Ready or Not

I remember the first time I ran a 50-mile race. It was the 2013 JFK 50 Mile, and to be honest, I didn’t feel like I knew what I was doing. I had registered for the race about a week prior. I entered partly because my high-school track coach Jeff Bradley said I should, partly because I wanted to test myself, and partly because I was curious. I had never run 50 miles before, let alone raced it. A few weeks before, I had raced the Bootlegger 50k and didn’t finish as high as I hoped I might. I remember thinking, Maybe I’m not that good at this. Yet, on November 23, 2013, I put my foot on the starting line at JFK.

When the gun went off at 7 a.m., I didn’t hesitate. I ran with the leaders. By the time I turned onto the C&O Canal Towpath around mile 17, I was in third place. A short while later, I caught up with Ian Ridgeway in second and then Josh Arthur in first. Soon after, Rob Krar caught up with both Josh and I, and our pack of three went tearing off down the trail. Eventually Josh dropped back, but Rob and I ran together for many miles. We went neck and neck all the way to mile 38. At mile 41, Rob withdrew and I trudged on.

At 12:38 p.m., I crossed the finish line alone. I had won the race and was shocked. Shortly after, I returned to the cruise ship on which I worked back then and resumed my life at sea. As the shipped sailed around the world, I did much of my training on the treadmill and in the crew stairwell. Then, on port days, I would escape the confines of the ship to train in whatever random part of the world we were visiting for the day. Sometimes we would be in a city and I would simply pound the pavement. Other days, we would be in places with easy access to mountains and trails. On those days, I would step off the ship and scan my surroundings for something to climb. On really good days, I would run up a peak, tag the summit, and run back down before the ship set sail. Port days were the ice cream of my training diet. Sea days, though very effective, felt like cold, plain oatmeal.

As I did all of this, the race that I thought I would run once I completed my work contract and left the ship was the Mad City 100k. For those unfamiliar, Mad City is a 100k road race in Madison, Wisconsin. My main reason for running it was that it was a qualifying race for Team USA’s 100k team. My training for the race was a slow and steady build-up. It was going well, but then my sponsor threw out the idea of doing the Lake Sonoma 50 Mile instead. Although I was intrigued, Lake Sonoma would be a diversion from my original plan. Sure, it was an ultramarathon, but it was a few weeks earlier and on an entirely different type of course. Lake Sonoma was 50 miles of undulating trails whereas Mad City was 100k’s of road. I wasn’t sure if it would be smart to jump ship. I didn’t know if I could be ready in time. Nonetheless, I took the bait.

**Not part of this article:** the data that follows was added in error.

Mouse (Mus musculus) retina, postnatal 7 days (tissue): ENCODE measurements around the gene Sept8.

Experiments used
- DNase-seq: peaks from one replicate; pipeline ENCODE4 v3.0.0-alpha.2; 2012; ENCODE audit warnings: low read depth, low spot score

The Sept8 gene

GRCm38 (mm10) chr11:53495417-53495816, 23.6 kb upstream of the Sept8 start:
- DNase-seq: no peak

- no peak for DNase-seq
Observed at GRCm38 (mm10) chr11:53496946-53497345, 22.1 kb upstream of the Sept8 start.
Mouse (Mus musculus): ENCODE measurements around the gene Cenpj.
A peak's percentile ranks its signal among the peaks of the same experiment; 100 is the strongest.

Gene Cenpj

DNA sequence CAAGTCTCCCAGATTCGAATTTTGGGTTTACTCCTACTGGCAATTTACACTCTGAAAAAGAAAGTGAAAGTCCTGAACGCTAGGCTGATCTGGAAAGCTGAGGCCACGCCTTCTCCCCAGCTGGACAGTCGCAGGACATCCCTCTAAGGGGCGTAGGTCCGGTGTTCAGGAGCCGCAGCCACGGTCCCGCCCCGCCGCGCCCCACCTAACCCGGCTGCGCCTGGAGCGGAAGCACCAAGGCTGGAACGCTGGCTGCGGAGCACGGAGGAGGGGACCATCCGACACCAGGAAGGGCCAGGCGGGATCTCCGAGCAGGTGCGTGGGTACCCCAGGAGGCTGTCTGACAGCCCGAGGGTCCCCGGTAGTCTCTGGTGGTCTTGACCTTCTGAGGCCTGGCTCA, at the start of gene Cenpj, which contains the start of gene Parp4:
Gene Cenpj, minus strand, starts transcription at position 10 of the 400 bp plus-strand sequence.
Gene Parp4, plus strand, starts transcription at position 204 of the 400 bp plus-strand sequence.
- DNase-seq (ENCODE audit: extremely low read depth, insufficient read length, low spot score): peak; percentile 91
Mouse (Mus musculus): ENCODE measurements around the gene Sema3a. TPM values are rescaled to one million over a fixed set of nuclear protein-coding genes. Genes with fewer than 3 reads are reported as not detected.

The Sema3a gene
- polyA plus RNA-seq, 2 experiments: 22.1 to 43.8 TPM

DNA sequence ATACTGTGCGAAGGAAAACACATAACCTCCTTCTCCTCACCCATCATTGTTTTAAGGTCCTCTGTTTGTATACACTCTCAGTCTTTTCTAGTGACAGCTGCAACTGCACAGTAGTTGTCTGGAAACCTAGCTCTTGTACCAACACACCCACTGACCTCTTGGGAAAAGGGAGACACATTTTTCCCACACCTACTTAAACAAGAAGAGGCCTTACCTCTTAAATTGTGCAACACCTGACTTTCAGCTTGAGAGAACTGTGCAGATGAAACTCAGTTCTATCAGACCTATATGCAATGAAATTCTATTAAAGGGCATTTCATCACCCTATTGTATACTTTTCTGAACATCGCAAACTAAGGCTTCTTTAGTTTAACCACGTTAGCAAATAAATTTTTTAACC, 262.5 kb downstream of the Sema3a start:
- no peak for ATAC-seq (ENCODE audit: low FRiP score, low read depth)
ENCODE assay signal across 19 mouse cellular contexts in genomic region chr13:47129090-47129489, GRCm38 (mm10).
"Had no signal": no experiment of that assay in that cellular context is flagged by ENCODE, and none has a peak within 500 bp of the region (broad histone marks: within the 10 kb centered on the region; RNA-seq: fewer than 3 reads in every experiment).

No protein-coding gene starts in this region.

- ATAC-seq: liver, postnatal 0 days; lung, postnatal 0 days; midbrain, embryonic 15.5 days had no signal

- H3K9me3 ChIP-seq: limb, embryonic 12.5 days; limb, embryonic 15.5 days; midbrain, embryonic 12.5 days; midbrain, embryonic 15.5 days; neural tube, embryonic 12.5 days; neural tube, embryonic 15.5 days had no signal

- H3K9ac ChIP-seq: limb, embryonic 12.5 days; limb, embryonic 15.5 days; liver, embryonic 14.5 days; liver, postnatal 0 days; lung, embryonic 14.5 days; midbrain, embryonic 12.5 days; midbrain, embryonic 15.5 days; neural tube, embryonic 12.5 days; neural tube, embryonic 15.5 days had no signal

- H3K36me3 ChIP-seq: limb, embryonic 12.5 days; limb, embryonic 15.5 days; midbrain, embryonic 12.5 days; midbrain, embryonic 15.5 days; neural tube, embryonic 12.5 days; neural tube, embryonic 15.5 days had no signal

About 10 days before Lake Sonoma, I jumped off the ship for good in San Francisco, California. That evening, I hopped into a track workout with Alex Varner and his speedy comrades. Again, I was hesitant to join, as I wasn’t sure if I was ready for a workout like that, but I went anyhow. Much to my delight, it went really well. I ran a workout that was on par with just about any track workout I had done in college when I specialized in track 10k’s. I spent the night there in California, and then caught a flight to Colorado. I was welcomed to the state by Chris Vargo. It was the first time I had ever met Chris in person, but he took me in with welcome arms. I slept on his couch and used his pick-up truck when he wasn’t. We went running on the Section 16 Trail and he schooled me on the climb. Chris blamed it on the lack of traction on my shredded shoes. I questioned my fitness and ability, and tried to suppress the doubt. We talked about the impending race as Chris and I were both slated to run Sonoma. He talked of how the leaders would go out fast. Doubt crept in once again as I questioned my ability to keep up with that kind of pace.